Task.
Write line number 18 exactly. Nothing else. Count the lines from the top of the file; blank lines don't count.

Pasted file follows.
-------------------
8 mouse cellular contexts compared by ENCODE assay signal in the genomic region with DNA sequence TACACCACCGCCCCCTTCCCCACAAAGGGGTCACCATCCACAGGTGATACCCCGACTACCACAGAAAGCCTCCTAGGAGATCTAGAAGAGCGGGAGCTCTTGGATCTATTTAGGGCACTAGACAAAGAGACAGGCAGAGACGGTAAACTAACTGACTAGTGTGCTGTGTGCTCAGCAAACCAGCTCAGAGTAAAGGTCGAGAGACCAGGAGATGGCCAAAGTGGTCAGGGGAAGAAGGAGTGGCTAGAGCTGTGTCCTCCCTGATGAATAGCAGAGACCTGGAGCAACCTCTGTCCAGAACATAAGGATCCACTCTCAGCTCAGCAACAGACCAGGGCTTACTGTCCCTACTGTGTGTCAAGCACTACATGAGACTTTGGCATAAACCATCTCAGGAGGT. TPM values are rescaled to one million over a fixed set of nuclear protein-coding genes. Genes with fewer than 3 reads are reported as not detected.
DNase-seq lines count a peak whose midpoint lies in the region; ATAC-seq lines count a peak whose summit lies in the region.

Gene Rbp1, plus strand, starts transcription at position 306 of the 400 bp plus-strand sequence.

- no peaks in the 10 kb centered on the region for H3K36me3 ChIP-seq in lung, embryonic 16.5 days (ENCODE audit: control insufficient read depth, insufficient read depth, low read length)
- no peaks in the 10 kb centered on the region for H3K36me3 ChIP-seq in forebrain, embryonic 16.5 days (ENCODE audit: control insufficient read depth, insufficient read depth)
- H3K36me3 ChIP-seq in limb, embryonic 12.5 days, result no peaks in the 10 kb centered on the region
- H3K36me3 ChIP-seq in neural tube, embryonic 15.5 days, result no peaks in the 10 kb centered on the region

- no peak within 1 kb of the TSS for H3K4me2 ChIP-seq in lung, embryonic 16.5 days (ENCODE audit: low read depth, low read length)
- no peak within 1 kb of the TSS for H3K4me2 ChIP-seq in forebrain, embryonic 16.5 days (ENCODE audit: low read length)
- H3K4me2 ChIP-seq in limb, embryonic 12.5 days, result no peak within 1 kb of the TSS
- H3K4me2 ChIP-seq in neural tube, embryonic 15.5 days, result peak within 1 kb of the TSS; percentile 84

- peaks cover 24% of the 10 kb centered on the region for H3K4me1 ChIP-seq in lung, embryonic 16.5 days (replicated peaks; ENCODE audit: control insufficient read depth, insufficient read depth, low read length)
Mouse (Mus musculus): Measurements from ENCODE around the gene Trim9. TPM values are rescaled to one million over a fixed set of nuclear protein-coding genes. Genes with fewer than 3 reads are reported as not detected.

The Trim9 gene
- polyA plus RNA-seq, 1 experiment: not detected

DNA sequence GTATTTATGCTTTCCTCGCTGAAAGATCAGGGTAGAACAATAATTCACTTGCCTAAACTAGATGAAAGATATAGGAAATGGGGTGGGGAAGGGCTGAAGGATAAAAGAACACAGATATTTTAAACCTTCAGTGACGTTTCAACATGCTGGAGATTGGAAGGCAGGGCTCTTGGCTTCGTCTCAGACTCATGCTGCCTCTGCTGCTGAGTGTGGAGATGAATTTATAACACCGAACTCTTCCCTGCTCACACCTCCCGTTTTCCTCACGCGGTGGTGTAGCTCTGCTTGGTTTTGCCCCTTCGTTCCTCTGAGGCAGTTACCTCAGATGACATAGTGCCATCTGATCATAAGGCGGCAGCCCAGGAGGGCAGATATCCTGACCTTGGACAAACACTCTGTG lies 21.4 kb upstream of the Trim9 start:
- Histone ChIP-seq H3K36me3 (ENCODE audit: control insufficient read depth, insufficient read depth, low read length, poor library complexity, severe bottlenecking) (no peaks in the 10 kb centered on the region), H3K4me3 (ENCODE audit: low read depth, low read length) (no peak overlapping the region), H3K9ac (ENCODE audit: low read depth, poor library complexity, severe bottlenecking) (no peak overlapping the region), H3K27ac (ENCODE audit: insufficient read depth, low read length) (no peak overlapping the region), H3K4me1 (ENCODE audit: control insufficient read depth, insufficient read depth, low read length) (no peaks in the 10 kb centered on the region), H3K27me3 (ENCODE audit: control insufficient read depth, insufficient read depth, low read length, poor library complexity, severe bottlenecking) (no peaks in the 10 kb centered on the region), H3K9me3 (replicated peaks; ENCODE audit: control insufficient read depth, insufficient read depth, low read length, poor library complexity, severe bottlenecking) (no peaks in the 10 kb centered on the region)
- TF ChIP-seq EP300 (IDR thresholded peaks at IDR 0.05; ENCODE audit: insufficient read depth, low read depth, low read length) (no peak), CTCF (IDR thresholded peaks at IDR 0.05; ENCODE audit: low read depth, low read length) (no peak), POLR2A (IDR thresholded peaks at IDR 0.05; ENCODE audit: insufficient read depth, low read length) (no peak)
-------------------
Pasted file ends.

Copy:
- TF ChIP-seq EP300 (IDR thresholded peaks at IDR 0.05; ENCODE audit: insufficient read depth, low read depth, low read length) (no peak), CTCF (IDR thresholded peaks at IDR 0.05; ENCODE audit: low read depth, low read length) (no peak), POLR2A (IDR thresholded peaks at IDR 0.05; ENCODE audit: insufficient read depth, low read length) (no peak)